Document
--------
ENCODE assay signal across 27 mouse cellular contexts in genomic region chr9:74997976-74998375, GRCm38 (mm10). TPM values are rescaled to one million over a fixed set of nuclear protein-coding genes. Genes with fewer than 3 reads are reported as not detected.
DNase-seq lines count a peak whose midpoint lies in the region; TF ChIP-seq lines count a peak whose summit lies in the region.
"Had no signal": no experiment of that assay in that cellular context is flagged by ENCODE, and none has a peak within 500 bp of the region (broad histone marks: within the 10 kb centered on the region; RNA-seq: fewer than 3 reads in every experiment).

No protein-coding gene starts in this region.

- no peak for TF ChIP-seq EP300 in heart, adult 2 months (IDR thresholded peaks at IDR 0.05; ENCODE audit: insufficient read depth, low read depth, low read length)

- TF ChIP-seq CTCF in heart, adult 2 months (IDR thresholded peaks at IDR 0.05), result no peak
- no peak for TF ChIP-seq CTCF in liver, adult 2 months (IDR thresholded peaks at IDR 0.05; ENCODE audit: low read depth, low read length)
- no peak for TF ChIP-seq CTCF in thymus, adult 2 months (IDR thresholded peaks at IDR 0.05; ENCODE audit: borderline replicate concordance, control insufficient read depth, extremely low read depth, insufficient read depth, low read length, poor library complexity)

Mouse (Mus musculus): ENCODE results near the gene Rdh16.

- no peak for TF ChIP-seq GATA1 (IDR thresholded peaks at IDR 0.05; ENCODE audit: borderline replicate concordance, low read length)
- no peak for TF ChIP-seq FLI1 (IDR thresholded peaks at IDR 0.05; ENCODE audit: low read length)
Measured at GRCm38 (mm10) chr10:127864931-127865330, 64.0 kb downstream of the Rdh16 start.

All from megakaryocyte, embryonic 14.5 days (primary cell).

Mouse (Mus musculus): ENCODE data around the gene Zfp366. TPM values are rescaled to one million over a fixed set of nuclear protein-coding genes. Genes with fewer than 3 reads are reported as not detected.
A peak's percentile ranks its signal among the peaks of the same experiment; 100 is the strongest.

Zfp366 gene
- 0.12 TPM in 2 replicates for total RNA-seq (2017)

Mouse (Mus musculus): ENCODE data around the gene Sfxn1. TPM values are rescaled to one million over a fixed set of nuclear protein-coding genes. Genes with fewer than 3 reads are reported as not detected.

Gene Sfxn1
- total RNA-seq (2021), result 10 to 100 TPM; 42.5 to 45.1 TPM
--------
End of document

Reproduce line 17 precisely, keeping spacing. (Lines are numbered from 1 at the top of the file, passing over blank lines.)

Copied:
- 0.12 TPM in 2 replicates for total RNA-seq (2017)